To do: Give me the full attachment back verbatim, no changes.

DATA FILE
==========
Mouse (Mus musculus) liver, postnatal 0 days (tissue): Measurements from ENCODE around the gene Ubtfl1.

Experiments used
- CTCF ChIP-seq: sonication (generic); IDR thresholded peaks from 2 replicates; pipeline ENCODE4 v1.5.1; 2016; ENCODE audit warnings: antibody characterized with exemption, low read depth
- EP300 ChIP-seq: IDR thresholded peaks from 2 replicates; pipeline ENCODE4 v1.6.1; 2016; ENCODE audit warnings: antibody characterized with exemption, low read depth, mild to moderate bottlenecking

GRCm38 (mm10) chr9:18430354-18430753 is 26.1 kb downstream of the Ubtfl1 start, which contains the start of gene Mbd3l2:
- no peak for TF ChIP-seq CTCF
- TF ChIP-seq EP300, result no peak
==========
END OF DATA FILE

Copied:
Mouse (Mus musculus) liver, postnatal 0 days (tissue): Measurements from ENCODE around the gene Ubtfl1.

Experiments used
- CTCF ChIP-seq: sonication (generic); IDR thresholded peaks from 2 replicates; pipeline ENCODE4 v1.5.1; 2016; ENCODE audit warnings: antibody characterized with exemption, low read depth
- EP300 ChIP-seq: IDR thresholded peaks from 2 replicates; pipeline ENCODE4 v1.6.1; 2016; ENCODE audit warnings: antibody characterized with exemption, low read depth, mild to moderate bottlenecking

GRCm38 (mm10) chr9:18430354-18430753 is 26.1 kb downstream of the Ubtfl1 start, which contains the start of gene Mbd3l2:
- no peak for TF ChIP-seq CTCF
- TF ChIP-seq EP300, result no peak